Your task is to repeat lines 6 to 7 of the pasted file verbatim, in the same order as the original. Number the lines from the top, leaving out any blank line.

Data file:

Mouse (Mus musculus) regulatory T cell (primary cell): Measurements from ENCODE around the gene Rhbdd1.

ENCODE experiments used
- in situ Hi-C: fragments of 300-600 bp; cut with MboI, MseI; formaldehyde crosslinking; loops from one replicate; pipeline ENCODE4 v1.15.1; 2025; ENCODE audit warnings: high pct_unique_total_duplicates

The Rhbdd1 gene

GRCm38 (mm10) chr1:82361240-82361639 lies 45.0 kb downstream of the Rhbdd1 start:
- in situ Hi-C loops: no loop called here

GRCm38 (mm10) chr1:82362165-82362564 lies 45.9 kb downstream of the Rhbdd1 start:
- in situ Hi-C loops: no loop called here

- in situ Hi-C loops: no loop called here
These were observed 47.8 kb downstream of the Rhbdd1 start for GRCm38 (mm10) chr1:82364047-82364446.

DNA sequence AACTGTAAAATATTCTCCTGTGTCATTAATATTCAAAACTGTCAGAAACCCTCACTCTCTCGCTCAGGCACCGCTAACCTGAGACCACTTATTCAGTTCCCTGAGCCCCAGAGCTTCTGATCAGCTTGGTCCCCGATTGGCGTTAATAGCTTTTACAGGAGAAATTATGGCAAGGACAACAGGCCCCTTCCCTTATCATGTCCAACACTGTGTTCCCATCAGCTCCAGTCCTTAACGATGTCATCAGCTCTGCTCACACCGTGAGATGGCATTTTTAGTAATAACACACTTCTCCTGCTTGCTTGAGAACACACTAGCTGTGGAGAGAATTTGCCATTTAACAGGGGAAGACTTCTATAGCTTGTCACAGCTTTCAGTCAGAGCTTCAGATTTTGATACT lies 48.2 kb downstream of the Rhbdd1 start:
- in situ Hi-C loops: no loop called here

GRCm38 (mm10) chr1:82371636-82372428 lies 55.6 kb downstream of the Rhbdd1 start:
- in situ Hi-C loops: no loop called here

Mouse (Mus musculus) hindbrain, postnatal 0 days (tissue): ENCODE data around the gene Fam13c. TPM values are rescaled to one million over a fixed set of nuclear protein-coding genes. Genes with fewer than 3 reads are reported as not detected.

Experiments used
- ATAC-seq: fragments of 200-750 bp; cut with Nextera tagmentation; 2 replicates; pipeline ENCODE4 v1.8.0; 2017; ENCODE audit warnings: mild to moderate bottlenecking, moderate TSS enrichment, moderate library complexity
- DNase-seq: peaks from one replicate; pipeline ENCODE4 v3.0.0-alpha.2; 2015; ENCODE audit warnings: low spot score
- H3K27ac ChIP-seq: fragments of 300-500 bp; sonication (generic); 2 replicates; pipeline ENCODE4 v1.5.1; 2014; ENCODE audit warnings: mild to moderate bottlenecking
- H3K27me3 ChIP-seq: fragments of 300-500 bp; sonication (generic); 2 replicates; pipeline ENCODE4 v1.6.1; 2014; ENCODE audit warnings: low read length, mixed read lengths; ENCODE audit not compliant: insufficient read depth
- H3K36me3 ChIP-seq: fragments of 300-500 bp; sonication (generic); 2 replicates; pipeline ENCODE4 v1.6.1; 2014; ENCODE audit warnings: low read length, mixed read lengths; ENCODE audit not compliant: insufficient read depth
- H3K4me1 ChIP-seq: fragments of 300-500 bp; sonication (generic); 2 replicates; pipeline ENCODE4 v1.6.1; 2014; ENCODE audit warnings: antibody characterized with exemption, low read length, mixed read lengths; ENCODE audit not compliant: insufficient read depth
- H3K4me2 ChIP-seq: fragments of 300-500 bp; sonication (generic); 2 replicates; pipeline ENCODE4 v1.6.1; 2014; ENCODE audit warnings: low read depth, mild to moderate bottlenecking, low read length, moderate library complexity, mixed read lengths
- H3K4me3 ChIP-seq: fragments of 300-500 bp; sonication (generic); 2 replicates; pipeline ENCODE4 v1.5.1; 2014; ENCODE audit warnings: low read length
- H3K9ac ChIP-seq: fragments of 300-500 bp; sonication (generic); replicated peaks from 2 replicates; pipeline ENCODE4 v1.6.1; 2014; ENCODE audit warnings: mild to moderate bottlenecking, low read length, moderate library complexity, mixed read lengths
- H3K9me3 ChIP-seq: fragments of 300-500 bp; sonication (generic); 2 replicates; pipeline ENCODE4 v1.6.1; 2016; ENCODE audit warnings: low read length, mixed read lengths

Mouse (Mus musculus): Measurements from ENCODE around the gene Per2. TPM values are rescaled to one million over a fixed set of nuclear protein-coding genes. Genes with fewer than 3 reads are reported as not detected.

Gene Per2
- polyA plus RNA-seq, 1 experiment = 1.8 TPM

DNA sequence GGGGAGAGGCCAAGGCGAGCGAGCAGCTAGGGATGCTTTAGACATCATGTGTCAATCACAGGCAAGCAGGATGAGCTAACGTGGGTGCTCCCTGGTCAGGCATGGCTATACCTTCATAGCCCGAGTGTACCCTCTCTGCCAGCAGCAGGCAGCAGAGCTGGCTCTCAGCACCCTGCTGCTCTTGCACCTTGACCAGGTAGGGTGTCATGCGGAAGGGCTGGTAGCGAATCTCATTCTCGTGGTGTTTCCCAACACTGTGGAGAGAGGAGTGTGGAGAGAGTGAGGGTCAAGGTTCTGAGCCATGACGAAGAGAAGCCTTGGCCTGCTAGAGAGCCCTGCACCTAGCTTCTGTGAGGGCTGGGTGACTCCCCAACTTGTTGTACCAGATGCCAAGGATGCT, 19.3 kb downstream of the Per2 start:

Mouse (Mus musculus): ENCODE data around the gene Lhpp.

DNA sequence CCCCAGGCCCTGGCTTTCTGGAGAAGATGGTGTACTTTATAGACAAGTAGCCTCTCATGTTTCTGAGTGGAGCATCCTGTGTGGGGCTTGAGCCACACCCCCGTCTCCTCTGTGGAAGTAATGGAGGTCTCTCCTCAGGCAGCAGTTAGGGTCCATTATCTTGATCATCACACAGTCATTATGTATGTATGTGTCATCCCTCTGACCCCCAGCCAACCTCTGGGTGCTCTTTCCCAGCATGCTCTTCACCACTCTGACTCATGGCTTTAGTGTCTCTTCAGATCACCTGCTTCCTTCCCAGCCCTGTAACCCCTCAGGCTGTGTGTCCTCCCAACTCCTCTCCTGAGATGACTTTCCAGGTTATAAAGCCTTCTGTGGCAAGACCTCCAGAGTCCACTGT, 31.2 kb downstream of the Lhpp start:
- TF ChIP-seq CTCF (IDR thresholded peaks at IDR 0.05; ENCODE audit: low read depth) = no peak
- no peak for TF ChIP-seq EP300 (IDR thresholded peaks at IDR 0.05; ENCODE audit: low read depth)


- in situ Hi-C loops: no loop called here

GRCm38 (mm10) chr1:82362165-82362564 lies 45.9 kb downstream of the Rhbdd1 start: